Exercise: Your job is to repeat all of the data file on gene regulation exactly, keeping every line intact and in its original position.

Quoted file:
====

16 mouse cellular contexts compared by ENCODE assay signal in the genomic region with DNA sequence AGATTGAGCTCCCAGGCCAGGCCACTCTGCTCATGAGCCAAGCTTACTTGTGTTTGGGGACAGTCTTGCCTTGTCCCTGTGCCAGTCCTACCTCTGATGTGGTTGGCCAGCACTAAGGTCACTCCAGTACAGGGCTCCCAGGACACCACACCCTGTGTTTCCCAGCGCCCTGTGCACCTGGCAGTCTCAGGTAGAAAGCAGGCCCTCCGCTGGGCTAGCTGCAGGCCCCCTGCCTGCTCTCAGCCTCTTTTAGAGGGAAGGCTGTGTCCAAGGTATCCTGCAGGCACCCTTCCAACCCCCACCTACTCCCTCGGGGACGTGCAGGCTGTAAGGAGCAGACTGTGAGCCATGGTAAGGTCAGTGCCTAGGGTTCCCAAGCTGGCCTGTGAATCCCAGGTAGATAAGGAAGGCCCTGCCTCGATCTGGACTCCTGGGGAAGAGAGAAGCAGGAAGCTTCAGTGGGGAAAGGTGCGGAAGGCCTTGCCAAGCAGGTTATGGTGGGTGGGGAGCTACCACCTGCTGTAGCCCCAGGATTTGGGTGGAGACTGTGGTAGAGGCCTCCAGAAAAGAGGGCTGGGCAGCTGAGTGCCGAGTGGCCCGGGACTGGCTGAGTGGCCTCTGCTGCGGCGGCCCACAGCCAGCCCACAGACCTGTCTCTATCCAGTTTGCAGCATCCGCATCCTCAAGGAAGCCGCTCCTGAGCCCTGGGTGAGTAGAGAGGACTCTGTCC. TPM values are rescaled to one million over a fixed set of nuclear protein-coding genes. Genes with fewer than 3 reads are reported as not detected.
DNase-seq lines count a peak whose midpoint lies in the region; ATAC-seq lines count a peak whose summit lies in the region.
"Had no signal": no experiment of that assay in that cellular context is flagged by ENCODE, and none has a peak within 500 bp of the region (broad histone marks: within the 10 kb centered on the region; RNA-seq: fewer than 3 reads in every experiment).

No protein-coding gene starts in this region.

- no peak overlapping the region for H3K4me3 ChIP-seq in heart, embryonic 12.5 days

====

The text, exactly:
16 mouse cellular contexts compared by ENCODE assay signal in the genomic region with DNA sequence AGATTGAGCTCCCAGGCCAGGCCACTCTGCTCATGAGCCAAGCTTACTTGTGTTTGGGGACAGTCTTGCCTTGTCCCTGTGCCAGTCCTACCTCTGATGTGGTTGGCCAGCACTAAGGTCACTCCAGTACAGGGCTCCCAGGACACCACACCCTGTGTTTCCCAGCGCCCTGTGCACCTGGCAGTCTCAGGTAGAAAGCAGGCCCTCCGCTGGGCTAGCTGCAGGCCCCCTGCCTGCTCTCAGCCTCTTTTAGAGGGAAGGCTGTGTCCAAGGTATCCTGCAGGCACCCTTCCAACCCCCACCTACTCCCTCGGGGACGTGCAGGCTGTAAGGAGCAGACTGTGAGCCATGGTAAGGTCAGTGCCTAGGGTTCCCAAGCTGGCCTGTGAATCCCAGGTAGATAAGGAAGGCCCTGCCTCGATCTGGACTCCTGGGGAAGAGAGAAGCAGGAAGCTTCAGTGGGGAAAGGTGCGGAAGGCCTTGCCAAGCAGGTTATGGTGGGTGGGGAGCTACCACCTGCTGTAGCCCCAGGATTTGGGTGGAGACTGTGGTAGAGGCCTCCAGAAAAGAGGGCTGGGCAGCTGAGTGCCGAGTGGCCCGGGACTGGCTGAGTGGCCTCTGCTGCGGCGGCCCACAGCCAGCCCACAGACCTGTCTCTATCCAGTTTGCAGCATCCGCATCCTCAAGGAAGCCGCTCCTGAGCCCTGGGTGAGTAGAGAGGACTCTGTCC. TPM values are rescaled to one million over a fixed set of nuclear protein-coding genes. Genes with fewer than 3 reads are reported as not detected.
DNase-seq lines count a peak whose midpoint lies in the region; ATAC-seq lines count a peak whose summit lies in the region.
"Had no signal": no experiment of that assay in that cellular context is flagged by ENCODE, and none has a peak within 500 bp of the region (broad histone marks: within the 10 kb centered on the region; RNA-seq: fewer than 3 reads in every experiment).

No protein-coding gene starts in this region.

- no peak overlapping the region for H3K4me3 ChIP-seq in heart, embryonic 12.5 days